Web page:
Indian Spices

Indian Spices

The spice trade has a rich history of relentless explorers traversing the world to find the shortest, fastest, and most lucrative routes to the promised lands that grew rich bounties of exotic spices. And those routes more often than not led them to and through India. Columbus famously and mistakenly discovered America in his quest to find a shorter route to India (and that is the first know instance of a man not stopping to ask for direction – but that’s a story for another time). Vasco da Gama actually made it to India. Then there was the Dutch East India Company and, of course, those “gents” from the British East India Company.

The beguiling lure of cinnamon, of black pepper, of turmeric and of cumin launched many a ship to Indian shores. And to this day, India is one of the largest producers of spices in the world. Not only do we produce a large quantity of spices, we also consume them at unprecedented rates.

India has a long and deeply involved history with the spice trade, and its food is rich in spices, herbs, and seasoning blends because of its exposure to so many different choices.

For thousands of years, spices have been traditionally used in Indian cooking for three reasons:

  1. Their flavor.
  2. Their ability to preserve food.
  3. Their medicinal properties.

The climate in India has made it ideal for growing a wide variety of spices, and you can see this reflected in the national cuisine. Every region has their flavour combinations, and spice blends are more of an art than a science.

Indian cooking is characterised by its use of spices. Every spice has a unique taste, characteristic and ability to complete a dish. We’ve highlighted some of the most quintessential spices that are found in every “masala dabba” in an Indian kitchen.



Known as “haldi”, turmeric is the quintessential spice. Mostly used in powdered form, it is a part of the ginger family. Well known for its antiseptic and anti-inflammatory property, turmeric has an earthy flavour and gives a mild flavour to any dish. A pinch of turmeric will go a long way for curries, pickles, soup, fritters and even rice. Having gained popularity around the world, turmeric is now even enjoyed as a salad dressing.

Cumin seed:

Known as “Jeera”, cumin seed is one of the most common spices found in India – India is the largest producer of cumin seed and consumer simultaneously. Belonging to the parsley family, it can be used both in a powdered or toasted form. It is especially used in curries, spice blends and rice dishes. It should preferably bought in small quantities and stored in airtight containers.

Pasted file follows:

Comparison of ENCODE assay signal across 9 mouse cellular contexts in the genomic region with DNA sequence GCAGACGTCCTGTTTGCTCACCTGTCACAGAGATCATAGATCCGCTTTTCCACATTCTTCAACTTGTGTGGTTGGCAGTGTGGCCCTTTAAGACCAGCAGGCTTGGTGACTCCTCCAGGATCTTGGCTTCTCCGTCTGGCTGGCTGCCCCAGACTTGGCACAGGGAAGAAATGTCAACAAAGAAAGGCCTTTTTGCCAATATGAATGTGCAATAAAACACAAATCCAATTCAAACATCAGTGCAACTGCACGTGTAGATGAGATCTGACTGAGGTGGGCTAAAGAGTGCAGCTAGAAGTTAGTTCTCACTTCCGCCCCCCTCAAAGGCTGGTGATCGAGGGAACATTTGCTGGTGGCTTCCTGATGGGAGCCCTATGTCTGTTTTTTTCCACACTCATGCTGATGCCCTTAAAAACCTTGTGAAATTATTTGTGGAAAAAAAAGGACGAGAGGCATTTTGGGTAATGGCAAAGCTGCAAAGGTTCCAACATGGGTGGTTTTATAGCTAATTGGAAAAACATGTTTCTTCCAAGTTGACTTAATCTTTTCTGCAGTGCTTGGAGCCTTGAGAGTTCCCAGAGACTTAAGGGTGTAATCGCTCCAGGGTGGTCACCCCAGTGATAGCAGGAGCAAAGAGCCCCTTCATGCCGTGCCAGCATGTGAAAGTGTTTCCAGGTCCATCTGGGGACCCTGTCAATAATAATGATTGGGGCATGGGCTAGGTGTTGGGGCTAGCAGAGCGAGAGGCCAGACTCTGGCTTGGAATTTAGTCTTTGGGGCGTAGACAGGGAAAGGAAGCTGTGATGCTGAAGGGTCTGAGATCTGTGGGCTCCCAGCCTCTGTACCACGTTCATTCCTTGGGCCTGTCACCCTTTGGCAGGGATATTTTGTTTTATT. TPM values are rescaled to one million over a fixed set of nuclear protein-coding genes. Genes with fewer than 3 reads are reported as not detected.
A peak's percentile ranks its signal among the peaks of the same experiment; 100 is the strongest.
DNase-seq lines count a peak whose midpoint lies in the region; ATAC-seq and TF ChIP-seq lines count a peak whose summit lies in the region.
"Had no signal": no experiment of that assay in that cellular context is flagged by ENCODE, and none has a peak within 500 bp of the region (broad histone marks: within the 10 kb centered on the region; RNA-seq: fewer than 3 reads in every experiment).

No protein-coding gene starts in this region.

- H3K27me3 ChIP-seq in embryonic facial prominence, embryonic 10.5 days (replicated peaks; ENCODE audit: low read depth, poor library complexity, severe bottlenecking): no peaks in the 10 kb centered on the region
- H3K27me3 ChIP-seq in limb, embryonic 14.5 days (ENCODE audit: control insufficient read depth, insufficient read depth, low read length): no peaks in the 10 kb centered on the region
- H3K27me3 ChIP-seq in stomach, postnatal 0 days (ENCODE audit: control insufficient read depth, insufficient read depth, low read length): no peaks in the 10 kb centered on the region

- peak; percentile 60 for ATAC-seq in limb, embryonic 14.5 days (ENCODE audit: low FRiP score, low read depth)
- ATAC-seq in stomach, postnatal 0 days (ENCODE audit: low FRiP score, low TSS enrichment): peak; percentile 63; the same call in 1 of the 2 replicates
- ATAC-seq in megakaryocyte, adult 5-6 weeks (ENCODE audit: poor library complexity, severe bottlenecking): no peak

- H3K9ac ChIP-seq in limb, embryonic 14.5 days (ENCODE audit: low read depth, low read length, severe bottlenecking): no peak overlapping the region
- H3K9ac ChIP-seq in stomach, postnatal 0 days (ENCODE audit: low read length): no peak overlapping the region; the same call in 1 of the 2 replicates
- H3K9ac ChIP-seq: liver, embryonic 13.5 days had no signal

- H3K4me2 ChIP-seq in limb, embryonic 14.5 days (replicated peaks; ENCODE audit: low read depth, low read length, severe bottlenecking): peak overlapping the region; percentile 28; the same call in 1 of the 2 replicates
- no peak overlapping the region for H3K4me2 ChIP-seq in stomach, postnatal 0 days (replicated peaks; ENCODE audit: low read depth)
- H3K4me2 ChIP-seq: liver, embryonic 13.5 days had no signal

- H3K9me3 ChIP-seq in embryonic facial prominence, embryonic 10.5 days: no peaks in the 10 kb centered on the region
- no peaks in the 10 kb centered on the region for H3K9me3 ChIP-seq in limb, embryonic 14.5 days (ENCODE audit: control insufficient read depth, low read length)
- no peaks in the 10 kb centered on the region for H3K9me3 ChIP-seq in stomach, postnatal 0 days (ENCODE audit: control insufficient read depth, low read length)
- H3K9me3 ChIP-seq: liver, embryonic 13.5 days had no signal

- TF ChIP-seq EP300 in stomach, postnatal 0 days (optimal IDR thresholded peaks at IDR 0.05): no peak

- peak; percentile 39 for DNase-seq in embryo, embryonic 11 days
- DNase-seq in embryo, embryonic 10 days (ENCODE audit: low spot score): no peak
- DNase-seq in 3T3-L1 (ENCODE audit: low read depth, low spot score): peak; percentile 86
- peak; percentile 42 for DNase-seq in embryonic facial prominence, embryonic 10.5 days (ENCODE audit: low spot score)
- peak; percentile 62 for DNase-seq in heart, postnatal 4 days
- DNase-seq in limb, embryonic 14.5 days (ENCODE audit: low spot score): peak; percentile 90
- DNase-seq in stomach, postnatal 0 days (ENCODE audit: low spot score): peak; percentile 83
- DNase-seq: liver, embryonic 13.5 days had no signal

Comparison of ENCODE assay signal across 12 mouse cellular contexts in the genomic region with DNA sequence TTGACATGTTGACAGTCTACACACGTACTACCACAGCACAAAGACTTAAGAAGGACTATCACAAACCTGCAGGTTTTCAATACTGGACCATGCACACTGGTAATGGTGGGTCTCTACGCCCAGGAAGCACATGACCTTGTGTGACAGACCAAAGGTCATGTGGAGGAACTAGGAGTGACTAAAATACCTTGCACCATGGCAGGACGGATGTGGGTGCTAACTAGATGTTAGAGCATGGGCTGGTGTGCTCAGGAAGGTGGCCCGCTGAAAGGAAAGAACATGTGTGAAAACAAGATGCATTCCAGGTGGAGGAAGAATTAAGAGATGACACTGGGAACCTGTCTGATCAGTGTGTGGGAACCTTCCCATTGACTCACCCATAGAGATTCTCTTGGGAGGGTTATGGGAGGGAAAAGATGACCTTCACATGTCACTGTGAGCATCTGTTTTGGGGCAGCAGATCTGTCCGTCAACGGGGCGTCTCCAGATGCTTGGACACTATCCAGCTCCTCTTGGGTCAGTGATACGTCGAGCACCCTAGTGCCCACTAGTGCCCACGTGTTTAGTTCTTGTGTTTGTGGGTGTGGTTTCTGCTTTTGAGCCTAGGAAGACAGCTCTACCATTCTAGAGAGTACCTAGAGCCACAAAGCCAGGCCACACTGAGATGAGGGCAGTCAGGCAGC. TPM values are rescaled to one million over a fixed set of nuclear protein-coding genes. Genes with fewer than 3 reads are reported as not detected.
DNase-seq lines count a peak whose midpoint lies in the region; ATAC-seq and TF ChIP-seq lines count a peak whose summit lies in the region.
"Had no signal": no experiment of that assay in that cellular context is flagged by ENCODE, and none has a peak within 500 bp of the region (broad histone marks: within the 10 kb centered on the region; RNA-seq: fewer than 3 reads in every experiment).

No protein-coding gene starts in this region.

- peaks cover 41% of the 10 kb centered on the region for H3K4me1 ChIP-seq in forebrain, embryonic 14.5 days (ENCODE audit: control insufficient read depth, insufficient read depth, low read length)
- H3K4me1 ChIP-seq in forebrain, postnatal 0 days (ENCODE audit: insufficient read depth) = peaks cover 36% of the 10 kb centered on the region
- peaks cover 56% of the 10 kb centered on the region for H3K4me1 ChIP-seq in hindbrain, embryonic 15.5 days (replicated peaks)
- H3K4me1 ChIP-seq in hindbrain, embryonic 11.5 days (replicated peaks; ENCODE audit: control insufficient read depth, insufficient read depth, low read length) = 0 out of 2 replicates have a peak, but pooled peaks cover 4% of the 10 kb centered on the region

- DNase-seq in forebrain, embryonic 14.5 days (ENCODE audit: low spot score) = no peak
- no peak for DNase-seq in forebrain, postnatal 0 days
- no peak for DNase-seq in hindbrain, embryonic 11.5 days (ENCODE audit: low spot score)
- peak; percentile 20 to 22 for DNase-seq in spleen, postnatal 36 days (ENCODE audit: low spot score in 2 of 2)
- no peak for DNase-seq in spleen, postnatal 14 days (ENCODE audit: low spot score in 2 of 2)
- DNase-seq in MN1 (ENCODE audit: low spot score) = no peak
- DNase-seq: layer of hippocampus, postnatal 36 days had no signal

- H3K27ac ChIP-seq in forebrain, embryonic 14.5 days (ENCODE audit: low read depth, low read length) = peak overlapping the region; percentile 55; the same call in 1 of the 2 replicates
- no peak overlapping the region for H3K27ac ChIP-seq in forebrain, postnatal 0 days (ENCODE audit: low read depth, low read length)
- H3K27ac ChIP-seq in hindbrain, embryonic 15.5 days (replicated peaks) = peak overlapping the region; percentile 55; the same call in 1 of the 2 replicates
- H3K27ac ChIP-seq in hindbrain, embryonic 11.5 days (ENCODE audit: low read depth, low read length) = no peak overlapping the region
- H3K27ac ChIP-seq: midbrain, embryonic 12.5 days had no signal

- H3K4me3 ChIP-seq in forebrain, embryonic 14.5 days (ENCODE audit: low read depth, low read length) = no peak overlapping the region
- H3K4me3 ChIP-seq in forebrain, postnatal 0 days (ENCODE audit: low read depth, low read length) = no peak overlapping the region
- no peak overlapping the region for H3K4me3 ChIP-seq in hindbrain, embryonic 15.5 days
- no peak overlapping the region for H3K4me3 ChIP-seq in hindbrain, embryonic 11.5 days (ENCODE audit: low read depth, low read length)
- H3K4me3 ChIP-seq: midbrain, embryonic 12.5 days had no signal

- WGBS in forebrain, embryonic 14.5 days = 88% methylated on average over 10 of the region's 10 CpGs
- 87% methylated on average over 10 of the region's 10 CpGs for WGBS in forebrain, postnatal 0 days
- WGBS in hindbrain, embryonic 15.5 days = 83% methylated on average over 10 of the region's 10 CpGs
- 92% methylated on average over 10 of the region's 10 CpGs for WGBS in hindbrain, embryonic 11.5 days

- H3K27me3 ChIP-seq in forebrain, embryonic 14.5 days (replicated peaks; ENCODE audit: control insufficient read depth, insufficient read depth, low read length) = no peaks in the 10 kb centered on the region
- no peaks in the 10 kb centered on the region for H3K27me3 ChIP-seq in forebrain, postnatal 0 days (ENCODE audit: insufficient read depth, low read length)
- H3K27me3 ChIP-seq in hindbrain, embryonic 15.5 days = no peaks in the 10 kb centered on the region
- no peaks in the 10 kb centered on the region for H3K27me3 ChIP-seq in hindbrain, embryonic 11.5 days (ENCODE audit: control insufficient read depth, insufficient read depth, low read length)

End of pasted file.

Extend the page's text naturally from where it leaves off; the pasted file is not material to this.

Parwal (Pointed Gourd):

Rich in Vitamin A and C, Parwal can really dish out the best when it rains. Bharwa Parwal or simply Parwal Ki Sabzi can be your comfort curry.

Mustard seed:

Known as “sarson ke beej”, mustard seed is another common spice used in Indian cooking. Amongst the varieties of mustard seeds, black mustard seed is used most predominantly. Mustard seeds are commonly used by tempering them in ghee (butter) or oil and using them in lentil recipes or salad dressings.

Cayenne (Red Chilli):

Known as “laal mirch” cayenne was brought to India by the Portuguese when they settled in Goa. Eventually, India became one of the largest exporters of cayenne. Just like other chilies, cayenne is left to ripen, then plucked, left to dry and then powered. Cayenne is mostly used to bring that little tinge of heat in a recipe.

Coriander seed:

Known as “dhaniya”, coriander seed is one of the most commonly used spices in Indian dishes. Used as a whole spice or in a powdered form, coriander seed is used by being lightly toasted first to bring out the flavour. It is used as a base of gravies in many Indian dishes including curries and dal. It can be lightly toasted before it is stored.

Black pepper:

Known as “kali mirch” black pepper is often hailed as “the king of spices”. It is known to have brought to India by the Portuguese explorer, Vasco Da Gama. It is either used as a whole spice or in powdered form. It is distinctly spicy and can be added to almost anything for that subtle heat.


Fenugreek seed:

Known as “methi”, fenugreek seed is actually a lentil and is used for its distinctive flavour, as it has a slightly bitter taste. Since is it strongly fragrant, it should be used with caution. Fenugreek plays an integral role in the making of pickles, chutneys and vegetarian dishes. Sometimes it is soaked in water overnight to develop a gelatinous coating, which is then used as a thickening agent for curries.


Indian recipes are frequently more than just food. They are designed to help attain spiritual, physical, and emotional balance. There is not much that can’t be loved about this cuisine, especially the homemade flatbreads and the delicious rice served with nearly every meal.

Indian Palate uses authenticate Indian spices and seasonings that are some of the best, most flavourfully complex available. Explore one of the most unique food and cultures out there at Budapest’s leading Indian restaurant –Indian Palate to many different flavours that come together to form one delicious cuisine.

The restaurant is open for takeaway and home delivery only.On every takeaway order with us, we offer a complimentary butter naan on orders above HUF 2000. To order call +36-30-1444000.

You can also order through Wolt, NetPincer and BoltFood apps.